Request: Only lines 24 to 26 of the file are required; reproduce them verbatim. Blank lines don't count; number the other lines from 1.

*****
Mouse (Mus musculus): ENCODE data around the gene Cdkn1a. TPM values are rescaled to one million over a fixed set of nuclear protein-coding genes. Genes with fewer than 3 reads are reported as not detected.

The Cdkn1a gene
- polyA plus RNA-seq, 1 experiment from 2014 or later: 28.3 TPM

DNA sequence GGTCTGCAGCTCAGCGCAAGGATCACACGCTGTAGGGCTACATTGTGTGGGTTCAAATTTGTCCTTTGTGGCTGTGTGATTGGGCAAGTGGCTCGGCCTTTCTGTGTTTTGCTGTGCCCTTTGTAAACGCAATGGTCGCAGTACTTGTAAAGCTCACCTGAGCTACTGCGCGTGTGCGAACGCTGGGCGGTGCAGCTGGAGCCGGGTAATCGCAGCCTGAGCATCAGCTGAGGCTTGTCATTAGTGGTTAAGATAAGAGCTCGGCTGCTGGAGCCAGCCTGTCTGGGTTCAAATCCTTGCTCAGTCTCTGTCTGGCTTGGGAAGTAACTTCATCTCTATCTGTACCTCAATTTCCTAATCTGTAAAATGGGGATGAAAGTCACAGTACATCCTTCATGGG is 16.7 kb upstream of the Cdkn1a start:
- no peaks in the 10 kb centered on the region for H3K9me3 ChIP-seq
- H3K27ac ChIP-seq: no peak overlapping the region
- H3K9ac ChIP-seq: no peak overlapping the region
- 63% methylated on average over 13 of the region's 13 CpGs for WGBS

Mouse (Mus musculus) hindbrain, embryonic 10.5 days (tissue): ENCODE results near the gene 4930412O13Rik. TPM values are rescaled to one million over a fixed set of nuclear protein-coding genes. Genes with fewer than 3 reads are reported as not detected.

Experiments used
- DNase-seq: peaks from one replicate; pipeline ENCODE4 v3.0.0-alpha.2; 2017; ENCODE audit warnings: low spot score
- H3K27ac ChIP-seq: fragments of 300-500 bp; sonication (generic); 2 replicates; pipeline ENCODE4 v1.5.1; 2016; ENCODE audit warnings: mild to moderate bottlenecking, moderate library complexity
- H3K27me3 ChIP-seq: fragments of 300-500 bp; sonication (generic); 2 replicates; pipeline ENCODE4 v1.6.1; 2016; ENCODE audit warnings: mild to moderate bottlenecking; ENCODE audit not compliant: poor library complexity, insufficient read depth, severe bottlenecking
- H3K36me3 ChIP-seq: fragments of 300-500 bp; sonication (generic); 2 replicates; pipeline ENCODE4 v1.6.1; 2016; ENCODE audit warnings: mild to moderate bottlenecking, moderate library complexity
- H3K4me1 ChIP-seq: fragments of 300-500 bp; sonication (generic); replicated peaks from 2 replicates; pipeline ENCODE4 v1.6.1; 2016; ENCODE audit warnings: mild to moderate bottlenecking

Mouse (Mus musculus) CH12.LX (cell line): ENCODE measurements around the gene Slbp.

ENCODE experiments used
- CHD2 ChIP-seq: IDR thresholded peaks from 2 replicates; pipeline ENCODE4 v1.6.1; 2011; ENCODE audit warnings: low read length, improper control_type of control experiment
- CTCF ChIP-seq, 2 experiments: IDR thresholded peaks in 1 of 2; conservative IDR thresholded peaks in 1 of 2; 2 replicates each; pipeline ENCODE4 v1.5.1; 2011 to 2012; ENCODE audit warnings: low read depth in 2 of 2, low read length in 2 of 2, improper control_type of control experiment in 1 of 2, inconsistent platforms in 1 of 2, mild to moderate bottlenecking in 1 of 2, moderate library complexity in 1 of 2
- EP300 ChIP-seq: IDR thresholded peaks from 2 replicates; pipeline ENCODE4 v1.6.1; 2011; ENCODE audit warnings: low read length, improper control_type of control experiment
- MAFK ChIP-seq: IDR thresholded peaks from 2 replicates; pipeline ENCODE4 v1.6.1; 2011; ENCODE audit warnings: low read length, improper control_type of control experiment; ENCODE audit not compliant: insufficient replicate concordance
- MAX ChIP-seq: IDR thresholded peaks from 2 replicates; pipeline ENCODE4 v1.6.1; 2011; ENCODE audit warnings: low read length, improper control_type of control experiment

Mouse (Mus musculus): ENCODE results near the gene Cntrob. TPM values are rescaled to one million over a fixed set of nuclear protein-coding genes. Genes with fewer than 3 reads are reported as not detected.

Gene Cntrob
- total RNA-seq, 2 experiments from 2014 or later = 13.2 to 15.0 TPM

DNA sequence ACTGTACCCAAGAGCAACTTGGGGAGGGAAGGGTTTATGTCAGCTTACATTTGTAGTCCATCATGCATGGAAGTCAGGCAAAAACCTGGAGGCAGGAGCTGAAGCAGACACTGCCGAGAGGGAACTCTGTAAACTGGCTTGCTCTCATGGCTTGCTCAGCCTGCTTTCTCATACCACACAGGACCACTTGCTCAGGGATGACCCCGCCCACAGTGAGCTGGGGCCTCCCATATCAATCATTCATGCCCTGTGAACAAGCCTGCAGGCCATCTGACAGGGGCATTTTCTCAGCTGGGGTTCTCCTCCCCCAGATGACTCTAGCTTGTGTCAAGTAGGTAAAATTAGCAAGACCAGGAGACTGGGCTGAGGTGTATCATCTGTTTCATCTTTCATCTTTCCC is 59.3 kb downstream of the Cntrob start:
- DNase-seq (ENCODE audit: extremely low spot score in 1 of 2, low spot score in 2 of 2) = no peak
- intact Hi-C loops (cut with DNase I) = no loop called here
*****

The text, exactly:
Gene Cntrob
- total RNA-seq, 2 experiments from 2014 or later = 13.2 to 15.0 TPM

DNA sequence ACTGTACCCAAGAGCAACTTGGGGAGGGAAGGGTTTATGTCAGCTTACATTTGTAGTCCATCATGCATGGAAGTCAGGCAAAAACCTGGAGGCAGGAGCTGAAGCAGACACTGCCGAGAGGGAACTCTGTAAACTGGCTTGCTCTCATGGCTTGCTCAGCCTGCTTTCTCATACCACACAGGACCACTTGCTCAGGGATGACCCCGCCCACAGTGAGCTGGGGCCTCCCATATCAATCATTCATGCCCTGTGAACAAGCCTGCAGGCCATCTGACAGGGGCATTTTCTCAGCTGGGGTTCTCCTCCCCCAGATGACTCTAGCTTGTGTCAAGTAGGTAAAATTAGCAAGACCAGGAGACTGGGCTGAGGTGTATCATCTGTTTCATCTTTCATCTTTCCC is 59.3 kb downstream of the Cntrob start: